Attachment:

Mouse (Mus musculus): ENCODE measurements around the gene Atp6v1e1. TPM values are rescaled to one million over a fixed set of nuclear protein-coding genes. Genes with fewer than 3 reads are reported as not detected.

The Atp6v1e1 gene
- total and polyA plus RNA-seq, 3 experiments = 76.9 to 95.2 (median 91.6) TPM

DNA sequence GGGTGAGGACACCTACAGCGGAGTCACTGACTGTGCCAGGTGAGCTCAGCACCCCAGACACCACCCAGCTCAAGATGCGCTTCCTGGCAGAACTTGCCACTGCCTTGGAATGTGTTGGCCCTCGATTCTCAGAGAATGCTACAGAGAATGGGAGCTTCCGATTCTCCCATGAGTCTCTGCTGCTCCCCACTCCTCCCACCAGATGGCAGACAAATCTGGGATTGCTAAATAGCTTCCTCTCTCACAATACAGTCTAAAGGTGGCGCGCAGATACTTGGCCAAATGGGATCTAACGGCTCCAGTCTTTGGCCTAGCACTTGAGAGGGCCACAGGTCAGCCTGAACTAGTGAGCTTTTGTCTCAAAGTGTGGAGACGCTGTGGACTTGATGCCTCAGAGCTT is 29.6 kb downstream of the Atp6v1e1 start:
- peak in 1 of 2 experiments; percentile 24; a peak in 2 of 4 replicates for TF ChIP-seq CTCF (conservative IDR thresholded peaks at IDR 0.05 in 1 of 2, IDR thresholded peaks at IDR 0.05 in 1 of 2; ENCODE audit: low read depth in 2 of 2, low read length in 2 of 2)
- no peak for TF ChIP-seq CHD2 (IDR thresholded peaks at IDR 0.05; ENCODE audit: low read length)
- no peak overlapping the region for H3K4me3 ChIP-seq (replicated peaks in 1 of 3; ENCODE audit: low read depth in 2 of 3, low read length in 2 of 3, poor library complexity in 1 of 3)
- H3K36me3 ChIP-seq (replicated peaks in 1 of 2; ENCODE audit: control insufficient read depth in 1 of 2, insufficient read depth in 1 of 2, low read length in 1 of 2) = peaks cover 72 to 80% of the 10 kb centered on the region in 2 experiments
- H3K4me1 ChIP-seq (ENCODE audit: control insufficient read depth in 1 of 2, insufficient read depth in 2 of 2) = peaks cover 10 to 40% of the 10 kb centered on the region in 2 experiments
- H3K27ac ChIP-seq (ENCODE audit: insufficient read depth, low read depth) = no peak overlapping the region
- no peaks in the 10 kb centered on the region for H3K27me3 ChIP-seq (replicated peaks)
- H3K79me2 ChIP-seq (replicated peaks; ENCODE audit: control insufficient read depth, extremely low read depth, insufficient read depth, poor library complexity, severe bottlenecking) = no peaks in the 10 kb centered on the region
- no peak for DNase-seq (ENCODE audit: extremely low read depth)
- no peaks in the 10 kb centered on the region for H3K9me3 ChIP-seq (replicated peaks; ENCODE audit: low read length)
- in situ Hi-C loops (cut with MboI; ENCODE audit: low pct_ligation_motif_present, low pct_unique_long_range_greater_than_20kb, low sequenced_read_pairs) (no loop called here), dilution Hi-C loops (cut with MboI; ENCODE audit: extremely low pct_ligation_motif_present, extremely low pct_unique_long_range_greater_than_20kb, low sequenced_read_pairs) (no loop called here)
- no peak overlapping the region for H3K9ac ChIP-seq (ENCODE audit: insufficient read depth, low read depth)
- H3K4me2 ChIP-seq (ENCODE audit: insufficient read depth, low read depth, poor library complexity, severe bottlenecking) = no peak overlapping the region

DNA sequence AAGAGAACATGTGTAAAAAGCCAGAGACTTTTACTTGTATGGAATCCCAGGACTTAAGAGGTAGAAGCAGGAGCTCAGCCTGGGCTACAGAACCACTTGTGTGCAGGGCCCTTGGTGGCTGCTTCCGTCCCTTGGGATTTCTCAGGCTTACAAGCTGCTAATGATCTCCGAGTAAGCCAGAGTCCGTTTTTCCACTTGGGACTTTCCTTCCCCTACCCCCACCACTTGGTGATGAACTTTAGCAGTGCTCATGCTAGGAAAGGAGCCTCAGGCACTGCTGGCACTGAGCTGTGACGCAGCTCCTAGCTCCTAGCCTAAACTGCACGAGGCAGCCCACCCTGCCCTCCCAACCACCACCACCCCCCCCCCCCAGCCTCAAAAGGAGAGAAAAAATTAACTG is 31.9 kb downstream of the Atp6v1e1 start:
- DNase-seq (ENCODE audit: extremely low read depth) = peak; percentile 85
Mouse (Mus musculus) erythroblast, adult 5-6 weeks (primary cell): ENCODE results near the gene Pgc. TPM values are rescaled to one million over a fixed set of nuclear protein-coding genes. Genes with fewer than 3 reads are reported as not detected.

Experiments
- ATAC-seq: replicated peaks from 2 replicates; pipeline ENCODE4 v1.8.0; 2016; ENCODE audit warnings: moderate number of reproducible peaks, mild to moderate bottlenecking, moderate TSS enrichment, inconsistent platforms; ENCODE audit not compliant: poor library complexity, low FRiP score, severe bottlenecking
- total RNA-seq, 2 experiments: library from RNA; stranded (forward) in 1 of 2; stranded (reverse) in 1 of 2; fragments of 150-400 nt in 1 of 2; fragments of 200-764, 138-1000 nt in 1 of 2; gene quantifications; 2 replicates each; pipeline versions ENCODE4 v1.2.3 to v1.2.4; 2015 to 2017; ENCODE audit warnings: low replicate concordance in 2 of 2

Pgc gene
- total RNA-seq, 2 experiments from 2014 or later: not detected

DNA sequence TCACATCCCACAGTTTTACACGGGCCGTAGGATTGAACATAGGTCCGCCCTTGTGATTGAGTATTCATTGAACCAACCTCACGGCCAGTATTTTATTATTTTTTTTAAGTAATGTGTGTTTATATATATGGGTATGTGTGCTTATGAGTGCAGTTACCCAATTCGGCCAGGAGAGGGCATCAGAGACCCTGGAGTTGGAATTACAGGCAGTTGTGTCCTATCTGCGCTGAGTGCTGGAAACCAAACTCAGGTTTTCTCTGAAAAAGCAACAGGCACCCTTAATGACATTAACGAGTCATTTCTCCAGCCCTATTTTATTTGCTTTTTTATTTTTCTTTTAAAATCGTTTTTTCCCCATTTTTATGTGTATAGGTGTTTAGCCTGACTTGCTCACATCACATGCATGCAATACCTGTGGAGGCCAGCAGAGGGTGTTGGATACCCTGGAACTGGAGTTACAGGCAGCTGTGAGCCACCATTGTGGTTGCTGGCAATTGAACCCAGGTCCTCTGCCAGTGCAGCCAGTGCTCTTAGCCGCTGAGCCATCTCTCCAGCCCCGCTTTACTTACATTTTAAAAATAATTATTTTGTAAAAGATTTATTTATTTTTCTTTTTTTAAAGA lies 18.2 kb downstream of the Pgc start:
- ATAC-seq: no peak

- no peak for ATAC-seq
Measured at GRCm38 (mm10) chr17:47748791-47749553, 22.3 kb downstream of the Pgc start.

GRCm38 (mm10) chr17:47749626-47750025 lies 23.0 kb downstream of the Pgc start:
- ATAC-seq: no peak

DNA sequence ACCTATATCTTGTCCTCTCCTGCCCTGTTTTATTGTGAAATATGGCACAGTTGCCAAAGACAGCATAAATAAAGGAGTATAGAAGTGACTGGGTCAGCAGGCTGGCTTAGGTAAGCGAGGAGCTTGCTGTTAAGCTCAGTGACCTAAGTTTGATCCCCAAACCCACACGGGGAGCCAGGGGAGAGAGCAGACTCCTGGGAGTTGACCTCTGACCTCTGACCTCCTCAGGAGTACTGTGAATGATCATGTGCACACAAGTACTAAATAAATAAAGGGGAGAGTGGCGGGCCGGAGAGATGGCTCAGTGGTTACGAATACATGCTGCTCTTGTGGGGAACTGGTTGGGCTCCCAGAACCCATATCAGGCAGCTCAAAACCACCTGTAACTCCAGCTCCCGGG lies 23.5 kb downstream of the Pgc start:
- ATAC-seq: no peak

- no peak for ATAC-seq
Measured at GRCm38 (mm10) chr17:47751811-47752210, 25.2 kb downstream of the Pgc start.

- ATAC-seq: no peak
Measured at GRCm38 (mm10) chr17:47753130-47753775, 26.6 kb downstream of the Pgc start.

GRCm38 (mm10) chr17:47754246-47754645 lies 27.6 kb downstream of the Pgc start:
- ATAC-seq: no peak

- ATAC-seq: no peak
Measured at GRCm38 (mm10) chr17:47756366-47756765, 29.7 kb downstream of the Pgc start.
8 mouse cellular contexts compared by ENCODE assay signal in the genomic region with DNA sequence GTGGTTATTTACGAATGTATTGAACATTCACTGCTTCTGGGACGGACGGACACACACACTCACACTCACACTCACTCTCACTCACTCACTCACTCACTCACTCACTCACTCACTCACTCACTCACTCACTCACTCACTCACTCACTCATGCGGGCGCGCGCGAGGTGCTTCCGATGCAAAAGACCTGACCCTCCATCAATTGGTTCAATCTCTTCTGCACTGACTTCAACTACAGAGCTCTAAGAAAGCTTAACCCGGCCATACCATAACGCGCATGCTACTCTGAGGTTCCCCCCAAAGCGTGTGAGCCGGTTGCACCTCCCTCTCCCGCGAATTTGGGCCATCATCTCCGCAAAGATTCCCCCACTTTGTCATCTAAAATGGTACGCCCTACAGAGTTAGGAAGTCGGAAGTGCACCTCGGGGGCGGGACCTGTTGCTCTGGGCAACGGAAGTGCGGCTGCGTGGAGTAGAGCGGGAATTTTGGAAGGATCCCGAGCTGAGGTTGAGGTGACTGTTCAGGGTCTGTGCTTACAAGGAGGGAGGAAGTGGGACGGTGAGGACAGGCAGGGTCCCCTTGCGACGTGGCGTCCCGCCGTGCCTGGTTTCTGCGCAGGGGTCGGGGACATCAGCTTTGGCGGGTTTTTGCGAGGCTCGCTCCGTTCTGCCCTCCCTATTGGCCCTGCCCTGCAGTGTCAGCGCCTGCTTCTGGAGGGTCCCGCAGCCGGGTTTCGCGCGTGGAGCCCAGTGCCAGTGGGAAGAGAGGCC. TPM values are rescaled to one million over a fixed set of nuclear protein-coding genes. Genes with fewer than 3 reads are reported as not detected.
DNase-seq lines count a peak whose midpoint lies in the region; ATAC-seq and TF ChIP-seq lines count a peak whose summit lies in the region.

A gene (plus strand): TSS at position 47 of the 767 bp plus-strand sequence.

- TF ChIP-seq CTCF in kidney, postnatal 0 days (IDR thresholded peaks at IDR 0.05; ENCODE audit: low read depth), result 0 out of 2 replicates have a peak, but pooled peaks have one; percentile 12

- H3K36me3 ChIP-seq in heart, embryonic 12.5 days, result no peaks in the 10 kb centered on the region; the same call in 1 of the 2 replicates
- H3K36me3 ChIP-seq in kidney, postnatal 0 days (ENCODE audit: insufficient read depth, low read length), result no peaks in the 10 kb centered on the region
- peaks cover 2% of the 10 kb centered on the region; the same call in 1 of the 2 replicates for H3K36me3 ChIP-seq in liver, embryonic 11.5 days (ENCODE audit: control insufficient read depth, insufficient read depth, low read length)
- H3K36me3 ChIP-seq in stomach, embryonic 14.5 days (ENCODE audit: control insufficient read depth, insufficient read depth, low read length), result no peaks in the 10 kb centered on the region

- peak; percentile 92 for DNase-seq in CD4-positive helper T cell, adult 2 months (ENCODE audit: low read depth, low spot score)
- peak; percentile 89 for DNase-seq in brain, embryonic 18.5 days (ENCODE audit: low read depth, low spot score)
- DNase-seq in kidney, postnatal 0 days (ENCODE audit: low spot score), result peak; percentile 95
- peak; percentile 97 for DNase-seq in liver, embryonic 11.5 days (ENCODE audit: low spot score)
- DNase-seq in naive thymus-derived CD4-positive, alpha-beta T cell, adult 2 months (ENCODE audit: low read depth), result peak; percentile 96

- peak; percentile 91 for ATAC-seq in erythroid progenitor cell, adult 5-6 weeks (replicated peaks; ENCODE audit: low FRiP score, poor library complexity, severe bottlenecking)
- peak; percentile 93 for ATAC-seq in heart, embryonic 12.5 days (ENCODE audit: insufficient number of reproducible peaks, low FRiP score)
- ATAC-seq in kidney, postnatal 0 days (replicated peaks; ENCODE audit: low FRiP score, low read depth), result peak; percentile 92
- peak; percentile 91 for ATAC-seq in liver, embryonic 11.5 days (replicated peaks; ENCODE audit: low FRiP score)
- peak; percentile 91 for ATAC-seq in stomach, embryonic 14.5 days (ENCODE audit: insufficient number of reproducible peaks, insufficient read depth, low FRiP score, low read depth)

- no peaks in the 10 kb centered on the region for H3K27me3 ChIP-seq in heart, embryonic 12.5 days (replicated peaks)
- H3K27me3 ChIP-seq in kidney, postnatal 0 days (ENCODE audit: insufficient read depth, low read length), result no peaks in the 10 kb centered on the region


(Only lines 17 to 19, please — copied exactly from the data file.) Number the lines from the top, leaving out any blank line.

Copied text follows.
- H3K4me2 ChIP-seq (ENCODE audit: insufficient read depth, low read depth, poor library complexity, severe bottlenecking) = no peak overlapping the region

DNA sequence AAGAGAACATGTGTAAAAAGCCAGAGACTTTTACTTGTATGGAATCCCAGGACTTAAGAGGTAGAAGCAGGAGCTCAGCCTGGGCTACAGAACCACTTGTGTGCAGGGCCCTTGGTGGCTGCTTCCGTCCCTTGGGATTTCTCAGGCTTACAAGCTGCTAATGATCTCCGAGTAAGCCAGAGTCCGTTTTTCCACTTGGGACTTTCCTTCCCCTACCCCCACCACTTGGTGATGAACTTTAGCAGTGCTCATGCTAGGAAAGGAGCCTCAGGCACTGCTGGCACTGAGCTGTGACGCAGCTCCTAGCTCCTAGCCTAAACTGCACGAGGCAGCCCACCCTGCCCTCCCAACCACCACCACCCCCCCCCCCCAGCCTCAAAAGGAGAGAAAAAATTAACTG is 31.9 kb downstream of the Atp6v1e1 start:
- DNase-seq (ENCODE audit: extremely low read depth) = peak; percentile 85